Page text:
Relax: this is my only encore. I've only just noticed that I unwittingly provided the raw material with which a writer for the Financial Times, Chris Wilkinson, was able to fashion a straw man in an article yesterday (online only with a subscription) entitled "A paradoxical playwright: Bertolt Brecht was a willing apologist for Stalin's tyranny. But does that devalue his art?":
It is true that, in private, Brecht's views on Stalin were considerably more ambiguous [than suggested by his welcome for Soviet tanks in East Berlin in 1953]. But this hasn't prevented a string of critics from lining up clutching hammers and sickles to beat him with. The latest of these is the journalist Oliver Kamm. Writing in The Times earlier this year, he described Brecht as "a big propagandist for . . . an orthodox communism that followed every twist of Stalin's whims"....
It is impossible to dismiss Brecht's political opinions when looking at his work in the way we might dismiss, say, Pirandello's fascism. Pirandello's views had little bearing on his plays, whereas with Brecht, as the scholar John Willett has pointed out, "no creative artist's politics were ever less independent of his work".
But equally, we should not confine ourselves to the "you're either with us or you're with the Stalinists" mentality of some critics. If Brecht's Marxism forced him, in life, into a polarised world view that necessitated his support of a red-tinted tyranny, in his art it provided an ideal base for him to explore the moral ambiguities that arise in the conflict between an individual and his social conditions....
Kamm condemns Brecht for producing "an exhortatory theatre that mirrored [his] corrosive political obsessions". But even Kamm concedes that some of his plays are actually quite good. He cites The Good Person of Szechwan and Mother Courage as plays that "transcend [Brecht's] political vision to speak to the human condition". But this is to miss the point. Brecht's broader political outlook meant precisely that the "human condition" was inseparable from the material conditions in which the individual lived.
1. I have yet to meet anyone who believes the human condition is separable from the material conditions in which it is lived. If it were, then it wouldn't be the human condition but something altogether more ethereal.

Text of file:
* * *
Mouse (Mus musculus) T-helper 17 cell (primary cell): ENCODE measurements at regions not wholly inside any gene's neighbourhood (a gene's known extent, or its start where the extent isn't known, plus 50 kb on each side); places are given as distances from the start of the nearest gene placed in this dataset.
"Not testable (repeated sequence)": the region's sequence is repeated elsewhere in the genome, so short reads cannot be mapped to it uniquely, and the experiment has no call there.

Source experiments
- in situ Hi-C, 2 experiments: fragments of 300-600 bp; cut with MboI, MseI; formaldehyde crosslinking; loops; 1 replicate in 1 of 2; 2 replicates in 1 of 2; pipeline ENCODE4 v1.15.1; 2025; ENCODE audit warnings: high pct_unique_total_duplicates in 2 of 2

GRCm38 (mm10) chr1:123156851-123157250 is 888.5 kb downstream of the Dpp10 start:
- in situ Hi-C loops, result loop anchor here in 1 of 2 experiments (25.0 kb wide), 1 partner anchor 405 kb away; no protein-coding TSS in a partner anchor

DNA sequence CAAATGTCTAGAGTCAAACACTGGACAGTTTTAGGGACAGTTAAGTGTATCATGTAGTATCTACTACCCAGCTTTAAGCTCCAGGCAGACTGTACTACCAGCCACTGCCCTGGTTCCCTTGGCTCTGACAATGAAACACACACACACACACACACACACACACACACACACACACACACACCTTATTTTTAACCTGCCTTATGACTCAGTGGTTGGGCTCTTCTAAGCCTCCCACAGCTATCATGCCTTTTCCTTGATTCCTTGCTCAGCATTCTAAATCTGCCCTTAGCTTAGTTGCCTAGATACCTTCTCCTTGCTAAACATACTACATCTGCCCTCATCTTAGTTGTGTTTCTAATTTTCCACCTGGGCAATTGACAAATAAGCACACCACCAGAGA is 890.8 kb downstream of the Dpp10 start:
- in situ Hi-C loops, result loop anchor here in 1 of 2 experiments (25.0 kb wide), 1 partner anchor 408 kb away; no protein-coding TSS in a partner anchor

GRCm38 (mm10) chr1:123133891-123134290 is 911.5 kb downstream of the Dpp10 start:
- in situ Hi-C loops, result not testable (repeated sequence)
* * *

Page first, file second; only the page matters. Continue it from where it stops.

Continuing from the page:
2. Of course Brecht's repugnant politics do not devalue his art. Aesthetic criteria are independent of political judgements. A good writer can use politics to illuminate deeper and more enduring issues, as Brecht did at his best. A bad writer will use his politics to shroud his literary shortcomings. The realist novels of Theodore Dreiser are a pre-eminent example of this latter tendency from the 1930s, the painfully didactic plays of Trevor Griffiths (consider his 1970s period piece The Party, in which a fictionalised Gerry Healy has a starring role) a more recent one. Brecht at his worst was like that.
3. But if a theatre critic is going to venture a political judgement, he'd better get it right. What can Wilkinson mean by (emphasis added) "Brecht's Marxism [that] forced him, in life, into a polarised world view that necessitated his support of a red-tinted tyranny"? Why would Marxism, or a polarised world view, force him into any such thing? Coincidentally, in my article that Wilkinson cites, I referred to a contemporary Marxist whose political writings I am intellectually indebted to, and who treated Brecht with due respect:
The philosopher Sidney Hook recorded in his memoirs that Brecht, when visiting him in New York in 1935, had remarked of the victims of Stalin’s show trials: “The more innocent they are, the more they deserve to be shot.” Hook gave him his hat and coat, and showed him the door.Brecht was - like Maxim Gorky - an appalling man who wrote a few great works of political literature and theatre. This doesn't seem to me a particularly contentious or incomprehensible point, even if it's a morally uncomfortable one.